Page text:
Governor's Schools
Summer residential Governor's Schools may provide useful models for the subcommittee's consideration as well. A Department of Education representative reported that Governor's Schools programs are free to Virginia public school students identified as gifted. Initiated in 1973, the statewide summer residential programs serve 650 high school junior and seniors, chosen from nominations made by school divisions and the private school network. Held on college campuses throughout the Commonwealth, the programs last four to six weeks. In summer 1999, six statewide residential Governor's Schools were offered.

1999 Summer Residential Governor's Schools
Program Location No. of Students
Humanities University of Richmond 200  
Visual and Performing Arts University of Richmond 200  
Math, Science and Technology Lynchburg 200  
Mentorship in Medicine VCU/MCV 30  
Engineering (NASA) Christopher Newport University 15  
Oceanography (VIMS) Christopher Newport University 10  

This past year, approximately 700 applications were received for 200 Visual and Performing Arts spaces, and 141 applicants sought the 30 mentorships in medicine. The Department of Education makes final selections based on applicant "scores" (reflecting test scores, extracurricular activities, teacher recommendations, and other factors), slots allocated per school division, and the rank assigned the applicant by the resident school division.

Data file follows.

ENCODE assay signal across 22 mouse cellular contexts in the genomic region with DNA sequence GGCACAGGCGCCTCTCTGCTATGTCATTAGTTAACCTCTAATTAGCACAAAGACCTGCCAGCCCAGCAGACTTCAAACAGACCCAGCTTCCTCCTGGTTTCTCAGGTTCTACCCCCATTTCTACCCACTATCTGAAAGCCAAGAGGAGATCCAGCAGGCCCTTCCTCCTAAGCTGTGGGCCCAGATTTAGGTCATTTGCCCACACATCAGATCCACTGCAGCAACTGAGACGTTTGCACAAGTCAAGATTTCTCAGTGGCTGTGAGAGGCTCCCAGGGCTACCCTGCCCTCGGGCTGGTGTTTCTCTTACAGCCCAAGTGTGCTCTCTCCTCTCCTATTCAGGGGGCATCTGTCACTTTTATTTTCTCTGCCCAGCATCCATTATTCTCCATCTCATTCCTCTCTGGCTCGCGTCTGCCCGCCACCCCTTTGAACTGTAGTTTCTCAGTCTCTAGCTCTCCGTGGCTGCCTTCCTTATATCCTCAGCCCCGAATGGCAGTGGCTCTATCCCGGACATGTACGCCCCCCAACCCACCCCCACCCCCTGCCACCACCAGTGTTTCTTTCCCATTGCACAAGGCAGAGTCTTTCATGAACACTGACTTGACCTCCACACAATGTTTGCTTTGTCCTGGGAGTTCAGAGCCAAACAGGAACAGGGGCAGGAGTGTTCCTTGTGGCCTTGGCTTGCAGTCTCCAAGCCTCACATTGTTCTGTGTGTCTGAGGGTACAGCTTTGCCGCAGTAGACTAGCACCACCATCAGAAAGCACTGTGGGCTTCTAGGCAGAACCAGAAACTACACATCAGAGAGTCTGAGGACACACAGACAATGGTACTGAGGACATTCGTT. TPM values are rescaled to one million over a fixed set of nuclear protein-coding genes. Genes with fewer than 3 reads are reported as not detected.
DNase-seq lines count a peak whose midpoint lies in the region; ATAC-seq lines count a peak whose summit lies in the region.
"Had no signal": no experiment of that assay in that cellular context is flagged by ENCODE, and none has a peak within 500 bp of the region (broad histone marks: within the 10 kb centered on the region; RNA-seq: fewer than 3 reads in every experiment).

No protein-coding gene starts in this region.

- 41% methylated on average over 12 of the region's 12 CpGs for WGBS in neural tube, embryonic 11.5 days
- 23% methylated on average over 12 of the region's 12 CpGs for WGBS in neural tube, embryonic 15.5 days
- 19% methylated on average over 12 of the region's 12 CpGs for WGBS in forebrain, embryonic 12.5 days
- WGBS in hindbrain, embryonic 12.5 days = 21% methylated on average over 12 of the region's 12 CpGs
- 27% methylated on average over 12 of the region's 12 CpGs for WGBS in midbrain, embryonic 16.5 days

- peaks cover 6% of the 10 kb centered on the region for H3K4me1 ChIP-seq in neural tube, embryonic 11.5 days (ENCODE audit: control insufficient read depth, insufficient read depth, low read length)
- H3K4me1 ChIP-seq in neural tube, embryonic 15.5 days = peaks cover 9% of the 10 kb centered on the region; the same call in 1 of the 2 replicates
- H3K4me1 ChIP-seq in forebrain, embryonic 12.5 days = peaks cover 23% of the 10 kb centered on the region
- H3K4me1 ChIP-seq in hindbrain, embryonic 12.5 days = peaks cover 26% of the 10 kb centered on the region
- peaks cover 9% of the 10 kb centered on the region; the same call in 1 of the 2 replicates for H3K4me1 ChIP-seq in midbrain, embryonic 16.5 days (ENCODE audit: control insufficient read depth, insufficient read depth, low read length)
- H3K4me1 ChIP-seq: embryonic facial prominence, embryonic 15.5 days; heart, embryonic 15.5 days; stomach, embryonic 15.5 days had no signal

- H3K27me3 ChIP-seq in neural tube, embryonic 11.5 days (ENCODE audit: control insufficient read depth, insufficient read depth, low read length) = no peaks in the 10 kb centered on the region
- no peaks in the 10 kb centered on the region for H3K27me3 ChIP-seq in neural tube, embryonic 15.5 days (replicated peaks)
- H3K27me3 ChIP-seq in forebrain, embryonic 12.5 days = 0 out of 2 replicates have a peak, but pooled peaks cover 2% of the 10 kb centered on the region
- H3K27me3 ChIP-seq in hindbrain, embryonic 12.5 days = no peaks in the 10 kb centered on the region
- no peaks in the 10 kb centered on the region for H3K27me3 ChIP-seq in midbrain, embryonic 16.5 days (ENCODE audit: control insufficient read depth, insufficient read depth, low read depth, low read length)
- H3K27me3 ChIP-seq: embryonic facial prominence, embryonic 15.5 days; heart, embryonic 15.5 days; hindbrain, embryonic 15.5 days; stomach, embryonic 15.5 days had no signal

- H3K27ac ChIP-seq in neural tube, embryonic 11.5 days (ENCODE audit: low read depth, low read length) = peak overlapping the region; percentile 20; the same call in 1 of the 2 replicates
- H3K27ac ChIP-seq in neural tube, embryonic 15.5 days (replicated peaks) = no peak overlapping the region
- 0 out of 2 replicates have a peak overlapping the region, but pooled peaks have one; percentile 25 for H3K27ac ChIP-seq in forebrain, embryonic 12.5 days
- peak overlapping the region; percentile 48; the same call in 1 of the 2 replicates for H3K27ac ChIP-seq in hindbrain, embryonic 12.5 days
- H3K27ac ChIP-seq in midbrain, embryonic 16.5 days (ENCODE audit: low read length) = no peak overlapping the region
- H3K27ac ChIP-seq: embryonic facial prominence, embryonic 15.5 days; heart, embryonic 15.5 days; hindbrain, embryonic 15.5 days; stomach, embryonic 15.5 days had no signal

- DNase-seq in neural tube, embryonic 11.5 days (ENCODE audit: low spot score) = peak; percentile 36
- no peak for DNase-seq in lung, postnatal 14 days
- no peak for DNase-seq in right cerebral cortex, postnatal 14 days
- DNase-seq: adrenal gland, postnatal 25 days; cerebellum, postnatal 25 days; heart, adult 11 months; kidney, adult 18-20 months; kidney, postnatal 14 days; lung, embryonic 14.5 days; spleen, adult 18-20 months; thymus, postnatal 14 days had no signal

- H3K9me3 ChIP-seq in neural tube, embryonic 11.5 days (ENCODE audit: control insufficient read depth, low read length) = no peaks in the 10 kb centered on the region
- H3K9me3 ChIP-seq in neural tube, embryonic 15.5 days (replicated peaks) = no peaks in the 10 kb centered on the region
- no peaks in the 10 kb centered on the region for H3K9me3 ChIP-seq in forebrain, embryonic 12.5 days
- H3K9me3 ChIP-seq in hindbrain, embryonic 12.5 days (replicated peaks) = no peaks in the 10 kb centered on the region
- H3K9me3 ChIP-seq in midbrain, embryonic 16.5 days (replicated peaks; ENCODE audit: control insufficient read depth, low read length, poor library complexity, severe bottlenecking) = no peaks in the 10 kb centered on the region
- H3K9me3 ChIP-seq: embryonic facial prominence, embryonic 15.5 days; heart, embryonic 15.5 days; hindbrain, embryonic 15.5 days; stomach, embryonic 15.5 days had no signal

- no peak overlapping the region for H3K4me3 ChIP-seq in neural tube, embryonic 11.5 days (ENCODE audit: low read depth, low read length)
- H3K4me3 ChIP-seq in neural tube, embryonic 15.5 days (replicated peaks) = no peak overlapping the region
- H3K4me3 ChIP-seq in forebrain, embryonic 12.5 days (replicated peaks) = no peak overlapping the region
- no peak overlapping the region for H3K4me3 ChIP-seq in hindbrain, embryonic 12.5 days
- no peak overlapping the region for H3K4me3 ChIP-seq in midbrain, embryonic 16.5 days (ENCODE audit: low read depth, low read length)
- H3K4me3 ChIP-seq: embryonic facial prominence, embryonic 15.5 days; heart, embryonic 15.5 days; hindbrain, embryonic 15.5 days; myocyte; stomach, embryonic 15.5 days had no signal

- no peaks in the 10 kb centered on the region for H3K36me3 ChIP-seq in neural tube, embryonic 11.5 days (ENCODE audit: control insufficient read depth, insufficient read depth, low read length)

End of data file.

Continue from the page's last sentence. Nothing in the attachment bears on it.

Summer programs are established through a request for proposals (RFP) process. Proposals reflect a five-year contract and must detail program activity costs, including room, board, insurance, curriculum and instruction; transportation; facilities security; and dormitory, dining, technology, and laboratory facilities. Pupil-teacher ratios in the summer residential programs range from 12:1 to 15:1. The Department of Education and the hosting institution share administration of the programs.